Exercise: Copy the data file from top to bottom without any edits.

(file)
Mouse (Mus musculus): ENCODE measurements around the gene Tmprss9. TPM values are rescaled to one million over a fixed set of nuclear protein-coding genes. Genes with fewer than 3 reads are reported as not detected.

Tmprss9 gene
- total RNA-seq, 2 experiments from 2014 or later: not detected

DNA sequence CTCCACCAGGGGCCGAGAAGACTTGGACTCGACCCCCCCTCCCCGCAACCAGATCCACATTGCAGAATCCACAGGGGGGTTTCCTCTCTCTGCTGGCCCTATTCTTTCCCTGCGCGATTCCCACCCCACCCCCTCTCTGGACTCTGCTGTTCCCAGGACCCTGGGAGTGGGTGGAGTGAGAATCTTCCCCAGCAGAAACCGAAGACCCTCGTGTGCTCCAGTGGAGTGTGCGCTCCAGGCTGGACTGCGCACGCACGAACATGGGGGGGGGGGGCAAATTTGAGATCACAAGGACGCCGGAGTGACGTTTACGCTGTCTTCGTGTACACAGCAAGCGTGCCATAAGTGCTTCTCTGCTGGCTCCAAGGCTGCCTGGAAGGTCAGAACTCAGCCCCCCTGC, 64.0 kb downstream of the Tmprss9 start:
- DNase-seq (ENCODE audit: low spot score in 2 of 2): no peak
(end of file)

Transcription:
Mouse (Mus musculus): ENCODE measurements around the gene Tmprss9. TPM values are rescaled to one million over a fixed set of nuclear protein-coding genes. Genes with fewer than 3 reads are reported as not detected.

Tmprss9 gene
- total RNA-seq, 2 experiments from 2014 or later: not detected

DNA sequence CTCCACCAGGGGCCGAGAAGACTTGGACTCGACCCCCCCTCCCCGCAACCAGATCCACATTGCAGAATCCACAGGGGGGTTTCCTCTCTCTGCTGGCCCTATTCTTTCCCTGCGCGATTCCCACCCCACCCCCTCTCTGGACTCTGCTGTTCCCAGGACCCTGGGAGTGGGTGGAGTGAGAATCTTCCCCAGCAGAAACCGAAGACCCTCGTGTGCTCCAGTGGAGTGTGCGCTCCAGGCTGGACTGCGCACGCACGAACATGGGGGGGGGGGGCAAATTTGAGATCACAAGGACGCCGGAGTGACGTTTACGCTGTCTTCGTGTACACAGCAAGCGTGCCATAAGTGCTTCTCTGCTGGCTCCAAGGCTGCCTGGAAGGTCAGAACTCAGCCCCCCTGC, 64.0 kb downstream of the Tmprss9 start:
- DNase-seq (ENCODE audit: low spot score in 2 of 2): no peak